New documents show FBI pressured British spy agency on Charlie Chaplin case

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Gabriel Bouys

Newly released documents show that MI5, the British spy agency, helped the FBI retrieve information on the silent film star Charlie Chaplin.

Classified files released to the public Friday at the British National Archives show that the FBI asked MI5 for information to help the agency ban him from the US during the early 1950s says the Guardian.

The information, gathered mainly through eavesdropping, suggests that the FBI asked the British spy agency to find out Chaplin's orgins, according to the Independent.

Yet, British authorities appeared unable to find any records of the star's birth, which was believed to have happened in South London in 1889 - just four days before the birth of Adolph Hitler whom he parodied in "The Great Dictator."

According to the Daily Mail, MI5 officers concluded: "It would seem that Chaplin was either not born in this country or that his name at birth was other than those mentioned," leading to further speculation that "Charlie Chalin" was simply an alias.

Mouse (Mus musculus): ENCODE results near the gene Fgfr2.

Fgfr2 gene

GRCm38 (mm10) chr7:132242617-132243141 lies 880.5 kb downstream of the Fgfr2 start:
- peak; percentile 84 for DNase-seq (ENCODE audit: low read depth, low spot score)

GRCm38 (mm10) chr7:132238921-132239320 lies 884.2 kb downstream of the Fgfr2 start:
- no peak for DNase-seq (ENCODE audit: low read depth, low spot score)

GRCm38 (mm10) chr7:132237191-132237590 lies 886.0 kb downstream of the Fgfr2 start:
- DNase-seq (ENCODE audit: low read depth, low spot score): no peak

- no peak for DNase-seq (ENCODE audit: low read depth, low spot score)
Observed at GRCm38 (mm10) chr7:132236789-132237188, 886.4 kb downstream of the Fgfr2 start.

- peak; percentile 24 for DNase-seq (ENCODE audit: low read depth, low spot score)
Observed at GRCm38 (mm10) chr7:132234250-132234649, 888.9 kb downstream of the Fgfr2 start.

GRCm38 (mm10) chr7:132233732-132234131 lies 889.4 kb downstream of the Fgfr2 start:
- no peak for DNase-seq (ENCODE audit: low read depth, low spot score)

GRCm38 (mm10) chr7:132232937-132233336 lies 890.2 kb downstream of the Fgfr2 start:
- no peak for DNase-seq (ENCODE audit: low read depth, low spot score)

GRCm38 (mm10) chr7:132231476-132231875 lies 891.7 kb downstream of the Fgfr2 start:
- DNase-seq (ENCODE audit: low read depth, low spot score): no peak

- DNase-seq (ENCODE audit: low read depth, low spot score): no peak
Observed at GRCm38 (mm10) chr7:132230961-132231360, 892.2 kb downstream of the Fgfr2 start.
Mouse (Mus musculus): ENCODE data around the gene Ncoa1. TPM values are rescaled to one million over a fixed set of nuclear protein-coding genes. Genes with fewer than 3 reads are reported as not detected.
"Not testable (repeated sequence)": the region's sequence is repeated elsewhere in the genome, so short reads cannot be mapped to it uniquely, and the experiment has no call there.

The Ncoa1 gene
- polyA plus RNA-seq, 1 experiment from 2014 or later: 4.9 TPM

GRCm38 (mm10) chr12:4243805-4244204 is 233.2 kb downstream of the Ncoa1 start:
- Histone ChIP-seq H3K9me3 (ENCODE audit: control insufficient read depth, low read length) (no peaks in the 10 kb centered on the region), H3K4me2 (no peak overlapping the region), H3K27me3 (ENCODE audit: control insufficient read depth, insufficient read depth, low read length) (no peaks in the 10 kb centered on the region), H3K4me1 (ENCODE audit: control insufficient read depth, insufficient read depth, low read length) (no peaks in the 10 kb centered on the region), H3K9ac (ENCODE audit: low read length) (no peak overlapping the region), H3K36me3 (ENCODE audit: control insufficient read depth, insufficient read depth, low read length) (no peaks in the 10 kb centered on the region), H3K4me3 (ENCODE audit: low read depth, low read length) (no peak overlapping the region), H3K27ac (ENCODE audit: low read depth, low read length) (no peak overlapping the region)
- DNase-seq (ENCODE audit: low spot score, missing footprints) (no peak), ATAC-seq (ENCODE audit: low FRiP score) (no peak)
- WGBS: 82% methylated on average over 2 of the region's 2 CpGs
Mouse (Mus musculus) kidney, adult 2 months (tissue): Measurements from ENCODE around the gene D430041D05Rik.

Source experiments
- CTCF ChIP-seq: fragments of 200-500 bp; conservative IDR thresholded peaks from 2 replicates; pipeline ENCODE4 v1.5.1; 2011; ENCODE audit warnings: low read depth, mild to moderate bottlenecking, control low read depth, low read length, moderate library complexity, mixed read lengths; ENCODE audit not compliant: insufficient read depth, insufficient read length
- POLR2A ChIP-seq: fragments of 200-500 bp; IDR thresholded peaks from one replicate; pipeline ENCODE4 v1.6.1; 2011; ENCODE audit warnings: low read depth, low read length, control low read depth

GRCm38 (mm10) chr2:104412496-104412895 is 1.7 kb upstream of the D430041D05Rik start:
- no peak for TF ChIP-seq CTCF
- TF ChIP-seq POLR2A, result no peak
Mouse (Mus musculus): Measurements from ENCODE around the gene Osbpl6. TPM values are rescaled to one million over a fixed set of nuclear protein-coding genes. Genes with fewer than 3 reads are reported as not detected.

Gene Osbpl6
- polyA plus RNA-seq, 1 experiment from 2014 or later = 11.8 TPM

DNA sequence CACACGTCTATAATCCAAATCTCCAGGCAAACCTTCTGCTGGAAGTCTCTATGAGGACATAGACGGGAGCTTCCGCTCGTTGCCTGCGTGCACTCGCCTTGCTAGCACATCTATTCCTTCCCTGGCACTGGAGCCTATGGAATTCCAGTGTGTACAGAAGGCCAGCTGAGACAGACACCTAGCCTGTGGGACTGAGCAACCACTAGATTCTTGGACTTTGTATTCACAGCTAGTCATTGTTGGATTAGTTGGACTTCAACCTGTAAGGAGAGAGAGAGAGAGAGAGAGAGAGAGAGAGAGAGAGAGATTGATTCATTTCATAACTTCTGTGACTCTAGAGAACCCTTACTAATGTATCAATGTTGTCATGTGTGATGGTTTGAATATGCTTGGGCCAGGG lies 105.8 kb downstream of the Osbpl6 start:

The documents also reveal that both spy agencies sought to find Chaplin's connection with the Communist party and the Soviet Union.

"Chaplin has given funds to communist front organisations … He has been involved in paternity and abortion cases," the Indepenent quoted an MI5 liaison officer in Washington as writing in 1952.

According to the Guardian the MI5 report concludes that: "It may be that Chaplin is a communist sympathiser but on the information before us he would appear to be no more than a 'progressive', or radical."

Chaplin was banned from the US in 1953 and lived the rest of his life in Vevey, Switzerland.